The New Zealand dollar declined to a week low against its Australian counterpart on optimism about economic growth in China, Australia's largest trading partner.
The kiwi slipped as low as 87.17 Australian cents this morning, and traded at 87.20 Australian cents at 8am in Wellington, from 87.68 cents on Friday. The local currency was little changed at 80.34 US cents from the New York close of 80.43 cents, and from 79.93 on Friday in Wellington.
The New Zealand dollar, which has appreciated 13 per cent against the Australian dollar this year, gave up some of its gains after Chinese data on Friday gave investors confidence about that nation's economy, which buoyed optimism about Australia's prospects. The Reserve Bank of Australia's lack of firm guidance on further rate cuts in its statement of monetary policy is also supporting the Aussie.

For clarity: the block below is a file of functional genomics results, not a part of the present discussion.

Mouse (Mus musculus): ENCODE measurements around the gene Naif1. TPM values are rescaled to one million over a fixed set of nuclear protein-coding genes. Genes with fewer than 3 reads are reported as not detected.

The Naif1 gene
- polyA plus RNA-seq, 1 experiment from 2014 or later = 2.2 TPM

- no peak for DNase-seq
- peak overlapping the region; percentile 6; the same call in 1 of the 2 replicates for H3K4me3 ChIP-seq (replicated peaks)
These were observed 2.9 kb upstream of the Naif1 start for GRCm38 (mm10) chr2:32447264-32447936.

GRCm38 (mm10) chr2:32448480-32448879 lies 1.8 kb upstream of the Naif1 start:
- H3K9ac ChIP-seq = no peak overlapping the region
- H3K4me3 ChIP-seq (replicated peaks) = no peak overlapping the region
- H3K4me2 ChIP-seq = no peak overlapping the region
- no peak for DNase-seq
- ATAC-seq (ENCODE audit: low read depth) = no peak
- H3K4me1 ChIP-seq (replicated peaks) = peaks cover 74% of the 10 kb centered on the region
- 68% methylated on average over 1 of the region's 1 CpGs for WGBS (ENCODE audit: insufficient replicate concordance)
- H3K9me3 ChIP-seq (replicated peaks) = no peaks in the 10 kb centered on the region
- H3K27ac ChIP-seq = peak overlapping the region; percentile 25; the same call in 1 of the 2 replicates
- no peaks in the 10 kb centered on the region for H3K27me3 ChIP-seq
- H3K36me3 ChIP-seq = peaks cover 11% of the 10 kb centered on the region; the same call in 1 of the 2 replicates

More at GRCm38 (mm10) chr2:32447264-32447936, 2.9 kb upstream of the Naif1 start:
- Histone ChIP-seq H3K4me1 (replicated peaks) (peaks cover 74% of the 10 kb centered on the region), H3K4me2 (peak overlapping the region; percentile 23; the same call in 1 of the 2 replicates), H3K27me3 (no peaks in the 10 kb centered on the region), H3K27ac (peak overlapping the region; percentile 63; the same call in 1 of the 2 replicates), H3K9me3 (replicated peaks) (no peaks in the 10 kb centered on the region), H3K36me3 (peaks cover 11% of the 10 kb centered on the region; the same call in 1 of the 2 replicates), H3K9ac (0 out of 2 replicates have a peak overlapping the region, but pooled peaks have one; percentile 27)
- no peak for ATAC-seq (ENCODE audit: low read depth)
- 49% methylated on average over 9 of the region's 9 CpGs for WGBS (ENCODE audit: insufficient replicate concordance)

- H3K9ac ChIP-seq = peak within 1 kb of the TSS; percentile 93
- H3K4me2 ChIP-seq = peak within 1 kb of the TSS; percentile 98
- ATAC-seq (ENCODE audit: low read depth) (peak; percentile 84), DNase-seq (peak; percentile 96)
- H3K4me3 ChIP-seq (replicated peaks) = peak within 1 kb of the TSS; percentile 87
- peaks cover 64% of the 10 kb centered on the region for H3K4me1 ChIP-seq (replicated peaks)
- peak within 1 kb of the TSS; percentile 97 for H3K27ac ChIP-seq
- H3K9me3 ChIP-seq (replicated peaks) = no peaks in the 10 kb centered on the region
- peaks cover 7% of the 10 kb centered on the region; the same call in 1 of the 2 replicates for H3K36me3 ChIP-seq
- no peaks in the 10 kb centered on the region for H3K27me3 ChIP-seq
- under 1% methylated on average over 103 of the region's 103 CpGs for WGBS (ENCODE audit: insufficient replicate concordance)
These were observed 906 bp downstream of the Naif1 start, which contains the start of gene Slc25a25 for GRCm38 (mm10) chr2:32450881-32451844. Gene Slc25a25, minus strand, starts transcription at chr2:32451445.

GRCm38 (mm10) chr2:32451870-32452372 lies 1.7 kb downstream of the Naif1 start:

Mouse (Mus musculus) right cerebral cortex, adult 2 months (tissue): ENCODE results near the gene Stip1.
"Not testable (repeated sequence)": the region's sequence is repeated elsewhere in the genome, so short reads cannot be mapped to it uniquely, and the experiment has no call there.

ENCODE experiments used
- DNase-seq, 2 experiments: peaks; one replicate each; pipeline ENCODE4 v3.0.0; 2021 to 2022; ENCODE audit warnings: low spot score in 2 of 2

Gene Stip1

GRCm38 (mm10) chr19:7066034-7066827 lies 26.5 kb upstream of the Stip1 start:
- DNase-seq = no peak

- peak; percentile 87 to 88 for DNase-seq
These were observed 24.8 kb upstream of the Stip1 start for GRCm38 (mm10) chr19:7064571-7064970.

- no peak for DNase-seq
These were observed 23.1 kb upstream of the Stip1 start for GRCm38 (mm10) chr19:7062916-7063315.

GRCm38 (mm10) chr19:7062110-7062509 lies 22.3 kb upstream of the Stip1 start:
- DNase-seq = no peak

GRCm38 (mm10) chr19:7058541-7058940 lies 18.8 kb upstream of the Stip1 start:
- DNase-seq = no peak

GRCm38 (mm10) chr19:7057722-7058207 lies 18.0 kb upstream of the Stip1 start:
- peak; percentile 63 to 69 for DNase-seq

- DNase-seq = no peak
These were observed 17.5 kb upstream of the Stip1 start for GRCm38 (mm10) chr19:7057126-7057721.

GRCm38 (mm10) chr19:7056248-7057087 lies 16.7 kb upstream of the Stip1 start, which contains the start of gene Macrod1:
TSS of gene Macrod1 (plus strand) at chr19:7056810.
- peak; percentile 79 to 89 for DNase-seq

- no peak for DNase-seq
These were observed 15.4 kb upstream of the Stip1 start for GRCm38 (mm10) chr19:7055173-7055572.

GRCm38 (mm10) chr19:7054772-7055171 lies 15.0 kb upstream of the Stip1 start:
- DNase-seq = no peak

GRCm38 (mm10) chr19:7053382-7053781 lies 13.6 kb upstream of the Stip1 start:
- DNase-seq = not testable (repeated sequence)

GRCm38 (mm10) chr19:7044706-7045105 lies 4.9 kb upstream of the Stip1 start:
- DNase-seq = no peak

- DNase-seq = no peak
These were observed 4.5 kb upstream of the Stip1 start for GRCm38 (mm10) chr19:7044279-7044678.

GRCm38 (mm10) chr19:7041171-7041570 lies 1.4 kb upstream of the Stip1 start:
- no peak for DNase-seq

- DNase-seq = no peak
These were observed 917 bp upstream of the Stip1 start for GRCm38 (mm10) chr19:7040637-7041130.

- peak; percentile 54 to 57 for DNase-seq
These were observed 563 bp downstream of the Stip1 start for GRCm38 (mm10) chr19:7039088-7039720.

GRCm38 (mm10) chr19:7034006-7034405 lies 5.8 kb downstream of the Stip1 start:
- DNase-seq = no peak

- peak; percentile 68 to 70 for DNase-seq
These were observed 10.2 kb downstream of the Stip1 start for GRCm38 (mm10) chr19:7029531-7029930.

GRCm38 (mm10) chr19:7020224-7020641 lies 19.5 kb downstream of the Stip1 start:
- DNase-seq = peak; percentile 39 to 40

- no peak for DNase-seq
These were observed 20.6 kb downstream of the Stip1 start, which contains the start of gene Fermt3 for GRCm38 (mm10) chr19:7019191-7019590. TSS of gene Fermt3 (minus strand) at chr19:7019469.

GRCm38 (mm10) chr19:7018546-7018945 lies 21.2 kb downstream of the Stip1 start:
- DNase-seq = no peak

"The Australian dollar has done better over the weekend than we did, on good Chinese data, particularly the industrial production side, and the RBA monetary policy statement that was less than enthusiastic on more rate cuts," said Peter Cavanaugh, client adviser at Bancorp Treasury Services.
"The New Zealand dollar's rise was stellar and inconsistent with any new data."
Cavanaugh said the cross rate will likely trade at these levels until given direction by new data.
Tomorrow, Australian business confidence and the pre-election fiscal update will help shape currency markets, ANZ Bank New Zealand economist Sharon Zollner said in a note today.
In New Zealand today, the statistics department releases food prices for July at 10:45am.
The New Zealand dollar advanced to 77.27 yen at 8am in Wellington from 77.06 yen on Friday. The kiwi rose to 60.24 euro from 59.72 euro and gained to 51.84 British pence from 51.42 pence. The trade-weighted index jumped to 75.32 from 75.01 on Friday.